‘Penalizing Uber as an information service does not require notification to the EU’

In an opinion to the EU Court, the Advocate General concluded that the French government does not have to notify the EU Commission of a draft law criminalizing UberPop. This also applies if Uber is seen as an information service.

The French government has charged Uber with criminal charges because, according to France, UberPop violates the law. Uber believes that the French rules on which the government has based its criminal prosecution constitute a ‘technical regulation’ for ‘an information service’. According to Uber, it therefore falls within the scope of a European directive. This Directive obliges Member States to notify to the Commission any legislation or regulation envisaged to introduce technical regulations for information society products and services. Because the French government failed to disclose the relevant French rules before they came into effect, there is no basis for criminal prosecution in France, according to Uber.

A French judge had asked the European Court of Justice for advice on this matter. The Advocate General says that regardless of whether the UberPop service falls within the scope of the directive, Member States have the power to sanction or prohibit the illegal pursuit of transportation activities such as UberPop. This is allowed irrespective of whether or not UberPop falls under the regime of the Directive, so it is irrelevant for the notification obligation, according to the Advocate General, whether or not UberPop can be regarded as an information service.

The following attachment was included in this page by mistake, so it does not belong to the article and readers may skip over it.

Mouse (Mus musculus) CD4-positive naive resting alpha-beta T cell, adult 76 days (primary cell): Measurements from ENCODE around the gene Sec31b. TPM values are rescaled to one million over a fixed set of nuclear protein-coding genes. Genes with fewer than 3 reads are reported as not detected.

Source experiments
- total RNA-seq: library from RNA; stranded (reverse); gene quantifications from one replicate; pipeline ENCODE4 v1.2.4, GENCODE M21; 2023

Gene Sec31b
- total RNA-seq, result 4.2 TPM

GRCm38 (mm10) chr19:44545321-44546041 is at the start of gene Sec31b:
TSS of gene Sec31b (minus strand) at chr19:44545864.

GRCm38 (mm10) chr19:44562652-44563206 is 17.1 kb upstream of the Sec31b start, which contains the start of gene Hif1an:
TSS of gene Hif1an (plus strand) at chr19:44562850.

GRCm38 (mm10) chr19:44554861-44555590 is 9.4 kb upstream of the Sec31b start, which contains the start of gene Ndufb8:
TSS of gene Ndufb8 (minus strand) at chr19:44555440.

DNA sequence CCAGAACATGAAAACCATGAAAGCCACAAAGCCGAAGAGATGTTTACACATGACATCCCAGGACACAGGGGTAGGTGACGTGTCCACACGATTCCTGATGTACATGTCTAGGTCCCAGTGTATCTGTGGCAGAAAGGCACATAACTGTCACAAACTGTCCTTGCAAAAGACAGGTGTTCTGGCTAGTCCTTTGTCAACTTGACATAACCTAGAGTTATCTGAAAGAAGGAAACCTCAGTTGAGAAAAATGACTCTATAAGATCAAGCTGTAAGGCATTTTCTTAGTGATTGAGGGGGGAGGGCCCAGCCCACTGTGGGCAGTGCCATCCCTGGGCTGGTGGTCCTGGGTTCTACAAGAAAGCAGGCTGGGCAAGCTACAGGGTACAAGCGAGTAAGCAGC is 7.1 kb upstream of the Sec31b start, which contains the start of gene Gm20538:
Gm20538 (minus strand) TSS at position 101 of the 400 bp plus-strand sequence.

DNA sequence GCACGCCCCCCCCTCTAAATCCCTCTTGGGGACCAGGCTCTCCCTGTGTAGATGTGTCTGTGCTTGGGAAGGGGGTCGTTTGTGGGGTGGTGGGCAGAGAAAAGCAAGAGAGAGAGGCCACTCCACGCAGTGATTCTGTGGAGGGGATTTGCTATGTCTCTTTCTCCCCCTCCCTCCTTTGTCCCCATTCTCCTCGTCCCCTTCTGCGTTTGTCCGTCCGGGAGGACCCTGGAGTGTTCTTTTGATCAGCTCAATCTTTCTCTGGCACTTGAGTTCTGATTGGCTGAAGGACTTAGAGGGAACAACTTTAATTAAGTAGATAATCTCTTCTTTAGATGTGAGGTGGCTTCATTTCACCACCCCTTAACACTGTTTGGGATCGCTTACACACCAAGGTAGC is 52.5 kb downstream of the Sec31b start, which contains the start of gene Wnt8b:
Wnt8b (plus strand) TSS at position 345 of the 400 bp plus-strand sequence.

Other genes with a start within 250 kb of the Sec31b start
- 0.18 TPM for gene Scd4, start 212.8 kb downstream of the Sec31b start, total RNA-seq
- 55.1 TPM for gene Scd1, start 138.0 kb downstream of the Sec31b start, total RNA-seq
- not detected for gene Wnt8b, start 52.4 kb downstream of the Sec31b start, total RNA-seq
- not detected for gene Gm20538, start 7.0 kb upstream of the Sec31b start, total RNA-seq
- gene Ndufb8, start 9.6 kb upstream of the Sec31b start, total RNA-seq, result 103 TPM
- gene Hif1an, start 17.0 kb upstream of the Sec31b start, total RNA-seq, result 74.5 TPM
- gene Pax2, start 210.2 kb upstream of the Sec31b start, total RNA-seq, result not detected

In doing so, the Advocate General refers to an earlier opinion in May, which concluded that UberPop must be regarded as a transport service and must therefore comply with the same rules as other taxi services, and can therefore not be seen as an information service. Therefore, the directive in question does not apply and there is no need to notify the Commission.

Should the Court ultimately decide that UberPop must be regarded as an information service and therefore falls under the Directive, the Advocate General considers that banning or criminalizing UberPop is not a ‘technical regulation’ as defined in the Directive. According to the Advocate General, this means that a notification to the Commission can be omitted.

In addition, he also states that the notification obligation only applies to technical regulations that specifically aim to expressly and specifically regulate the access to and the performance of information society services. Rules that only incidentally or implicitly apply to information services are not subject to the notification obligation, according to the Advocate General. According to the Advocate General, the latter applies to the French rules in question in this case.

The European Court of Justice can disregard the Advocate General’s advice and still rule in favor of Uber, but it is not often that the Court ignores the Advocate General’s advice.

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